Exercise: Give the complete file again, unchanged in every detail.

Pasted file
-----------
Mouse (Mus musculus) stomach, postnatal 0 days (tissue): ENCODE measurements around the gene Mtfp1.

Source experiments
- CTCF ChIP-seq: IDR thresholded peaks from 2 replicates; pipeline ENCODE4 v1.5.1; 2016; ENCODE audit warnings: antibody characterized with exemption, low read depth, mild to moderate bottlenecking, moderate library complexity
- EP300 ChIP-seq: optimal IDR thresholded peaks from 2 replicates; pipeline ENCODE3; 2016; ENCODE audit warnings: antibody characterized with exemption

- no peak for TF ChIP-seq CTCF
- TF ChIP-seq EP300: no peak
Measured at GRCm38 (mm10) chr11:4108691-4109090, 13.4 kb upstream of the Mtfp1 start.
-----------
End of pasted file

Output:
Mouse (Mus musculus) stomach, postnatal 0 days (tissue): ENCODE measurements around the gene Mtfp1.

Source experiments
- CTCF ChIP-seq: IDR thresholded peaks from 2 replicates; pipeline ENCODE4 v1.5.1; 2016; ENCODE audit warnings: antibody characterized with exemption, low read depth, mild to moderate bottlenecking, moderate library complexity
- EP300 ChIP-seq: optimal IDR thresholded peaks from 2 replicates; pipeline ENCODE3; 2016; ENCODE audit warnings: antibody characterized with exemption

- no peak for TF ChIP-seq CTCF
- TF ChIP-seq EP300: no peak
Measured at GRCm38 (mm10) chr11:4108691-4109090, 13.4 kb upstream of the Mtfp1 start.